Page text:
The Atlanta Injury News Blog

Threesome Kills Man; Family Awarded $3 Million

Threesomes can not only get you in trouble with your significant other, they can kill you as well. On Tuesday, the family of a Lawrenceville man who died during a threesome was awarded $3 million dollars in a medical malpractice suit brought against the man's physician, the Atlanta Journal-Constitution reports.

William Martinez died in 2009 when his heart gave out during a threesome with a friend and a woman who was not his wife. The medical malpractice suit contended that Martinez's cardiologist, Dr. Sreenivasulu Gangasani, was aware that the man had high blood pressure and was at risk of having clogged arteries but failed to instruct him to avoid strenuous activity.

According to the family's attorneys, Gangasani failed to take the necessary precautions after Martinez complained to him about experiencing chest pains. Tests performed during the appointment, which took place a week before Martinez's death, showed that Martinez had high blood pressure and was at risk for having clogged heart arteries. According to the suit, Gangasani scheduled a stress test for eight days later, but neglected to tell Martinez to take it easy in the mean time.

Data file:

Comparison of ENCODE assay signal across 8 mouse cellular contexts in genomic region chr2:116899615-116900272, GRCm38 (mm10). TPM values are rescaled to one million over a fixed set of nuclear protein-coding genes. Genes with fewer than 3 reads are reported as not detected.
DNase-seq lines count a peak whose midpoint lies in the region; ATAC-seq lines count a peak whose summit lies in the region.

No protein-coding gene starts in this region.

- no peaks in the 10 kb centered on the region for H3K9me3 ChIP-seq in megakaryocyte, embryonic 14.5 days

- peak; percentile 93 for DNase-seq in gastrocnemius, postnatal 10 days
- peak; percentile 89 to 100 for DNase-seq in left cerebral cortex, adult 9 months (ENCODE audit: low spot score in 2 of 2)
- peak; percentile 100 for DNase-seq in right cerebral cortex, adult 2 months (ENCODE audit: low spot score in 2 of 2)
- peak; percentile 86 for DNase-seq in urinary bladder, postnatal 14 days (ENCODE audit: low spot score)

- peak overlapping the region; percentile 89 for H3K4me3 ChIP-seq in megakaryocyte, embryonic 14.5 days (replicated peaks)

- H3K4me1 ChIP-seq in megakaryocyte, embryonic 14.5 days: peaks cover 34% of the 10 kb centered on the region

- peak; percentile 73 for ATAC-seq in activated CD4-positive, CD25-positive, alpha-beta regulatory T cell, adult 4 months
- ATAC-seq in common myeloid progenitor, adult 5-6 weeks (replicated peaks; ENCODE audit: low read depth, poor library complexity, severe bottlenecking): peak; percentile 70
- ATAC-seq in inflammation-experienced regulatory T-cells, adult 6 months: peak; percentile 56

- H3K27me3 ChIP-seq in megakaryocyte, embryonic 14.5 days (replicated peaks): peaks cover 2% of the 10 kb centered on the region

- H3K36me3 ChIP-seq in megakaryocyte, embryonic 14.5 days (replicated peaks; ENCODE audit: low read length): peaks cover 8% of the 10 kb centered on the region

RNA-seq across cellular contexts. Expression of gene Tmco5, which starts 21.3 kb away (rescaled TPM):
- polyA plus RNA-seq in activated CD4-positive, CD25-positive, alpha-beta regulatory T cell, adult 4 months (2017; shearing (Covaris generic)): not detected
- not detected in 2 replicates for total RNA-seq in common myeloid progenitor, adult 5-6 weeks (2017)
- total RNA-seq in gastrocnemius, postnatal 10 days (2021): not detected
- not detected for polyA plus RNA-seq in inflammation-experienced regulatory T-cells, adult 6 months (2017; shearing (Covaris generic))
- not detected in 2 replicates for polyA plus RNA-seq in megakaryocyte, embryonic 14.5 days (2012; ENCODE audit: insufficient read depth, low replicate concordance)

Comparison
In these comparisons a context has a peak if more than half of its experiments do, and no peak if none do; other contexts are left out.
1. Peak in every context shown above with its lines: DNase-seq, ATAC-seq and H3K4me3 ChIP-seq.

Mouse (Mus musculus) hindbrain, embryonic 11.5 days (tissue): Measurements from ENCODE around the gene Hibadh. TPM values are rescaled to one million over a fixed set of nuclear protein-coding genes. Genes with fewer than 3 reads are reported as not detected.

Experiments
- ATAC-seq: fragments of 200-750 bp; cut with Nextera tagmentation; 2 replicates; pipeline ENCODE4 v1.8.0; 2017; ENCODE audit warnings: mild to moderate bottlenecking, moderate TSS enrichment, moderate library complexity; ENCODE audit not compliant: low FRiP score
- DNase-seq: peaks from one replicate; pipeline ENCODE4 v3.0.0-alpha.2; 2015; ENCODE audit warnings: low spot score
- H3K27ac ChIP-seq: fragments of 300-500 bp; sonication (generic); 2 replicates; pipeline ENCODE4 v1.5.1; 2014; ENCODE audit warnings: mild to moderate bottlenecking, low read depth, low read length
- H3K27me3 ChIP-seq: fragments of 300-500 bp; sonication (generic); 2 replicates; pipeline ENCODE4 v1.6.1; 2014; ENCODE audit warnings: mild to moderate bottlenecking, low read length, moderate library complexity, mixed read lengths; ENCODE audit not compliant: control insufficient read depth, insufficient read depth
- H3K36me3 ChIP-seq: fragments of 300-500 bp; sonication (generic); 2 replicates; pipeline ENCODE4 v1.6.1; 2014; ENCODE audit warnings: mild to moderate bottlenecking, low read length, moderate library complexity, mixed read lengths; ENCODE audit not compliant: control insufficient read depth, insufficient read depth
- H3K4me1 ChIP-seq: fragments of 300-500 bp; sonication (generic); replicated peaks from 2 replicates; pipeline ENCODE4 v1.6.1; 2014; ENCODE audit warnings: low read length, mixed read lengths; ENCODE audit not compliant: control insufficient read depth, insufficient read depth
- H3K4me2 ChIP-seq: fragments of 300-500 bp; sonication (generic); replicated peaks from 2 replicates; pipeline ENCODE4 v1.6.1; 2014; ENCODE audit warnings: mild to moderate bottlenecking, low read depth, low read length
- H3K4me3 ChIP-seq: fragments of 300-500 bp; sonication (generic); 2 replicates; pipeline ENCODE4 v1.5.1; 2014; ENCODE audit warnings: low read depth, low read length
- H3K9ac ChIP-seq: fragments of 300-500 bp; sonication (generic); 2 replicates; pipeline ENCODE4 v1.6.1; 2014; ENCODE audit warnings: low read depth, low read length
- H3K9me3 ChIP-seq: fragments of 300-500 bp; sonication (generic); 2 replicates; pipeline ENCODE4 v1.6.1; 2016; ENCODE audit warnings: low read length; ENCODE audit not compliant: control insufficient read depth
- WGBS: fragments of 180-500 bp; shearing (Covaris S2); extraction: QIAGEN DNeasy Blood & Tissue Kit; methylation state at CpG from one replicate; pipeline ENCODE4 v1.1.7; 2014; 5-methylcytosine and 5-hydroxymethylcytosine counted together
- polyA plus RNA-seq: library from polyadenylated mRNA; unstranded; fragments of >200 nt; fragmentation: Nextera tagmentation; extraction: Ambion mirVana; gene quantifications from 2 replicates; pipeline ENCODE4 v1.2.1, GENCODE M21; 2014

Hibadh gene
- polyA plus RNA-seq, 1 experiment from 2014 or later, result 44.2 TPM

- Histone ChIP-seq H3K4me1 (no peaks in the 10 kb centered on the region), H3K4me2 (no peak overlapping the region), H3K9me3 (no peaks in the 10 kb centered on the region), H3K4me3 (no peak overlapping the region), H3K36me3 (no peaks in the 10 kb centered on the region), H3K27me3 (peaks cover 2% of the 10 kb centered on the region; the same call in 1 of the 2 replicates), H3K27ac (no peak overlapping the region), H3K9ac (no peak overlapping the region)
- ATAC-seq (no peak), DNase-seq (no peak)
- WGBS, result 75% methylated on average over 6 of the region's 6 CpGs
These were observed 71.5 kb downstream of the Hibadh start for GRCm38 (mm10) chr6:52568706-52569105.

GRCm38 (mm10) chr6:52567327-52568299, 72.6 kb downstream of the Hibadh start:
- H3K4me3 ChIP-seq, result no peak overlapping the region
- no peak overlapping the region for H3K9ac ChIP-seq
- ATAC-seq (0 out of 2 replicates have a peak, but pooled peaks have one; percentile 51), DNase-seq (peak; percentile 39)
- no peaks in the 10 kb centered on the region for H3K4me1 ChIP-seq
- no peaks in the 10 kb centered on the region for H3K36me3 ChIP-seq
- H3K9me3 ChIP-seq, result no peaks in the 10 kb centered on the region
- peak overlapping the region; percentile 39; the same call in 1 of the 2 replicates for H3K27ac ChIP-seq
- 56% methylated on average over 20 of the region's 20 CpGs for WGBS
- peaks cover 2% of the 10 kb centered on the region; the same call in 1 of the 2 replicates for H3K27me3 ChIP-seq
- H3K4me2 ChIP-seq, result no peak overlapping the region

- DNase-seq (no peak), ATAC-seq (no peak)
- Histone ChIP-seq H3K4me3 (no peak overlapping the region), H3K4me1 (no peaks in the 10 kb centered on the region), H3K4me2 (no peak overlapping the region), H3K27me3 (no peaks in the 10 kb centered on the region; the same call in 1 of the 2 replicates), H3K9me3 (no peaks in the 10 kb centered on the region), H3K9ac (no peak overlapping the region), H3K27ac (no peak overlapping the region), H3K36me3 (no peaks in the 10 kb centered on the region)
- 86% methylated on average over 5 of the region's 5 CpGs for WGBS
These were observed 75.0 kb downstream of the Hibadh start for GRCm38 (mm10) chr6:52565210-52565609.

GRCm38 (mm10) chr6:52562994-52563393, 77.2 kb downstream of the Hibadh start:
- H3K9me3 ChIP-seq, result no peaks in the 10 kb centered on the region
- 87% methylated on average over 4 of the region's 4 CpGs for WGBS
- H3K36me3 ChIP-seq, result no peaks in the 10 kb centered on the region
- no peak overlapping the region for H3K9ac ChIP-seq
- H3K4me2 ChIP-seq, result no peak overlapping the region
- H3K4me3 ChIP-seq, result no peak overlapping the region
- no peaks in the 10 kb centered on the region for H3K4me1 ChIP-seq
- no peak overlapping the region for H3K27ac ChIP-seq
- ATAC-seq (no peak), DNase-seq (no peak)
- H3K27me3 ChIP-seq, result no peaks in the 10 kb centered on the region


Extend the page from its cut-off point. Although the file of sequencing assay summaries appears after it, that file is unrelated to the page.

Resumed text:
Martinez's fateful three-way took place a day before the stress test was scheduled to occur. According to the family's suit, it's standard operating procedure for physicians to advise patients like Martinez to avoid all physical activity. The family contended that Gangasani was liable for medical malpractice for the omission.

Patients or their families generally bring medical malpractice claims where a doctor, hospital, or health care provider negligently or recklessly causes injury to the patient. When a doctor is being sued, the plaintiff must show that the doctor's behavior fell below the standard of care accepted in his or her field. This often means that the doctor failed to do something that is generally viewed as necessary in his area of medicine, and the patient was harmed as a result.

The Gwinett jury that awarded William Martinez's family $3 million likely found that Dr. Sreenivasulu Gangasani was negligent in failing to tell Martinez to avoid physical activity, and that most cardiologist wouldn't have made that mistake. Martinez is survived by his wife and two children.

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